Dean Smith wrapped up his Blackpool preview with nostalgic recollections of the Big Dipper, the Grand National and ‘Kiss Me Quick’ hats. But he knows the Tangerines will relish the chance to send Norwich City packing.

Michael Appleton’s Seasiders have more modest Championship ambitions this season, yet Smith is wary of taking Blackpool lightly.

“They're not in the best runs of results at the moment but some of their performances have been really good,” he said. “They were 2-0 down and 3-1 down at Burnley and came back to draw.

"They are an aggressive team, especially during their home games, and they've got some good players. It is going to be a test.

“They have some loan players from big clubs, who have that ability, and they've got an experienced manager in Michael as well. I’ve come across him a number of times.

"Shakey (Craig Shakespeare) worked with him at West Brom. There'll be thinking a game at Bloomfield Road allows them to be a touch more aggressive.”

The Canaries’ chief knows it is imperative they find a winning groove at the start of eight games in 28 days.

“My analyst said we've got nine games, five on Saturdays and three on Tuesdays. And I did say to him you know that added up to eight when I went to school,” he joked.

“We know there's a World Cup, so we've had to pack some games in. We've just got to see it as an opportunity to go and get as many points as we can, as early as we can.

"But it's certainly going to be testing for everybody in the squad.

"The good thing for me is that it is Saturday, Tuesday, so we actually get to build a process of how we're going to recover, and what we're going to do for the next few days in between.

"We have a core group who know what this league is about. They're really hardened to it, and they understand it. So they're definitely more than capable of dealing with this schedule.”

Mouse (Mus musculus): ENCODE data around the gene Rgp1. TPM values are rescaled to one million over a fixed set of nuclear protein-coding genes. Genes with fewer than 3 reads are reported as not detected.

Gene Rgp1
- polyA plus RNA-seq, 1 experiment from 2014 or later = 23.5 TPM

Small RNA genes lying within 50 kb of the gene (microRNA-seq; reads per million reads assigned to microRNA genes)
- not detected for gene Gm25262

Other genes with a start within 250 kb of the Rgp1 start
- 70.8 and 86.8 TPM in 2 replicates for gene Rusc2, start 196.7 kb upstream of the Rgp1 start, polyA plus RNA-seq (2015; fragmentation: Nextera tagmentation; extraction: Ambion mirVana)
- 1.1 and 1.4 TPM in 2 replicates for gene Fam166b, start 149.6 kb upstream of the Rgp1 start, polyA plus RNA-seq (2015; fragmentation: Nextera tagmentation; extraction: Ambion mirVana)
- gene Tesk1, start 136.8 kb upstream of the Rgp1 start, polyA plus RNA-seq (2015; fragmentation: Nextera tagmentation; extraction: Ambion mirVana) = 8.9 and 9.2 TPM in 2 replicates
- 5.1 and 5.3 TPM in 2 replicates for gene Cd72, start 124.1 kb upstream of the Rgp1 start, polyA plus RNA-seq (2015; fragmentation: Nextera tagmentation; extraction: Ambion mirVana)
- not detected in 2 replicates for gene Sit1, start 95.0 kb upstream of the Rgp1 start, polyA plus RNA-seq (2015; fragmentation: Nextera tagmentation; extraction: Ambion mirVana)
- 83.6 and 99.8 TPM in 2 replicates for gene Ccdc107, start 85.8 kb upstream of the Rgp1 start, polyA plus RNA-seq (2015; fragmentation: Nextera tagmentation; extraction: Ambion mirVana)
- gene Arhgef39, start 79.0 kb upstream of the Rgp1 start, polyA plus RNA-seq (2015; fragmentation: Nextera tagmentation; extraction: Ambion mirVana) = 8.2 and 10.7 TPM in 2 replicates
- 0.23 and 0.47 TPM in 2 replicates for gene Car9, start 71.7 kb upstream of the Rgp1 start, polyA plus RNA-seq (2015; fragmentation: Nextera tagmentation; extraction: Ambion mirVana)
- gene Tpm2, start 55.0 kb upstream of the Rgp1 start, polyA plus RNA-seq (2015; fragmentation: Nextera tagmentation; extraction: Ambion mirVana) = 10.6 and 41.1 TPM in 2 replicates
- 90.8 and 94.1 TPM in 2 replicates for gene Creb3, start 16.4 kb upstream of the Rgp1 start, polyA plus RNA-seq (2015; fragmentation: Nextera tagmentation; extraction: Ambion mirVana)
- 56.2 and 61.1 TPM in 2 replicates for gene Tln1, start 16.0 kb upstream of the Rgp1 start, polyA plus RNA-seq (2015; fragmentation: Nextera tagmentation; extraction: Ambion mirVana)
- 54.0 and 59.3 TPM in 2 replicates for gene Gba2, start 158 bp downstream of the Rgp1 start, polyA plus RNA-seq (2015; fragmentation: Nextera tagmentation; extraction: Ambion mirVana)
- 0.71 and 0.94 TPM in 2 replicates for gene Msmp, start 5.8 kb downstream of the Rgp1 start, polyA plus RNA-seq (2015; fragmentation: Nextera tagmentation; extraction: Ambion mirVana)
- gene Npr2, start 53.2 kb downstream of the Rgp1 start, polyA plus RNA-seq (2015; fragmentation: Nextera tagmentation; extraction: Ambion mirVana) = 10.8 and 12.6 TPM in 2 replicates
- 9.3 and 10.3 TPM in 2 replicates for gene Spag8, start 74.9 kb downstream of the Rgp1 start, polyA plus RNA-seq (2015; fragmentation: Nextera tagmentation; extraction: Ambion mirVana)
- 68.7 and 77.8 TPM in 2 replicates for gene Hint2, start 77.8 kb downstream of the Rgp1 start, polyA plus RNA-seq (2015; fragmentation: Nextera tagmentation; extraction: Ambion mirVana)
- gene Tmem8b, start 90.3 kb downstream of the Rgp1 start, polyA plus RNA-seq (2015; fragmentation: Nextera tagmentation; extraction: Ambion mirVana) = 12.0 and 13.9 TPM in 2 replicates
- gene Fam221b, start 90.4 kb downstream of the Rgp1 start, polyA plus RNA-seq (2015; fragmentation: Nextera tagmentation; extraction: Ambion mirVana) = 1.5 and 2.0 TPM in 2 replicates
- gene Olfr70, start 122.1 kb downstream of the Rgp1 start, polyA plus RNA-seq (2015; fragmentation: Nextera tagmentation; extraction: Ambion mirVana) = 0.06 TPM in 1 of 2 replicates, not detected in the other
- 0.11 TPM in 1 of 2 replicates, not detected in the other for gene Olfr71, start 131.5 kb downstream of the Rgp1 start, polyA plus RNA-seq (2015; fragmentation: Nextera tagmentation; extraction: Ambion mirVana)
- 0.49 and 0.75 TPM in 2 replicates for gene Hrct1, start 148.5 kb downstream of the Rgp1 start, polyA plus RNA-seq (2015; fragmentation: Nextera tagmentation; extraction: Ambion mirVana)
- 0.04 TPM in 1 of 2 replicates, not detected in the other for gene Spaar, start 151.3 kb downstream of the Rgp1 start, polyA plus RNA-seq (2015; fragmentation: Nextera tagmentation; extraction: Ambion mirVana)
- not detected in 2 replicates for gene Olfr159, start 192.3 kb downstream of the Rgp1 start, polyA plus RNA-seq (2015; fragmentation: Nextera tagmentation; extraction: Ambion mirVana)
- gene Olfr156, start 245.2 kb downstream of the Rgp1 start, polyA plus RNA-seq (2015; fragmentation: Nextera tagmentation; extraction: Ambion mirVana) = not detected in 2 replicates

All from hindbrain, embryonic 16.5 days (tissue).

The Pink Un: Norwich City will change shirt sponsor for one game onlyNorwich City will change shirt sponsor for one game only (Image: Focus Images Limited)

Smith only welcomed back his international contingent in the last couple of days, but did use the domestic pause to reflect on the performance issues flagged from two hard-fought Carrow Road encounters against Bristol City and West Brom.

“I've sat down with the players who stayed behind and we did a debrief on the West Brom game," he said. "We had 70pc possession but unfortunately it was largely amongst our back line and holding midfielder. And we never really got in and hurt them.

"We never moved the ball quick enough and had too many touches at times. We've come up with ideas of why that was the case.

“You also have to credit the opposition at times, because they packed the midfield and in a 4-5-1 made it really, really difficult to get any space in the pockets where you want to get it.

"You've got to move the ball quicker in situations like that.”

Andrew Omobamidele’s willingness to step into midfield in the second half against the Baggies was a signal Smith is keen to encourage individual responsibility within City’s overall strategy.

“They need that freedom,” he said. “I feel at the moment with the amount of ball that we're getting we can be a little bit more fluid, and if that means Andrew stepping in and you know, finding a pass or breaking the lines that is not a problem.

“When we first arrived I spoke about wanting to curb the natural attacking instincts of a player like Max Aarons, but the reasoning behind that was obviously in the Premier League we played teams who we gave away too many big chances every game, and we got punished.”

Norwich’s testing recent home duels against Bristol City and West Brom again highlighted the on going debate around improving the Carrow Road atmosphere.

But City will be backed by more than 1,700 fans at Bloomfield Road.

“I'll continue to repeat myself. We appreciate everybody who's going up there,” said Smith. “The fans that went up to Sunderland the other week, and they're going again, and you know, they might even get a go on the Big Dipper.

“I think it's been okay (at Carrow Road). I mean, I thought Wigan, the first game of the season at home, I thought Millwall on the Friday night was a really good noise. Fans want to see winning games.

"The Coventry game was really good when we're winning. They want to see attacking football and it's our job to get them out of their seats and cheering.

“I can understand in the West Brom game why the atmosphere didn’t feel so good and they weren't super boisterous, because the game wasn't that way.

"I could see that and sense myself that from the dugout.”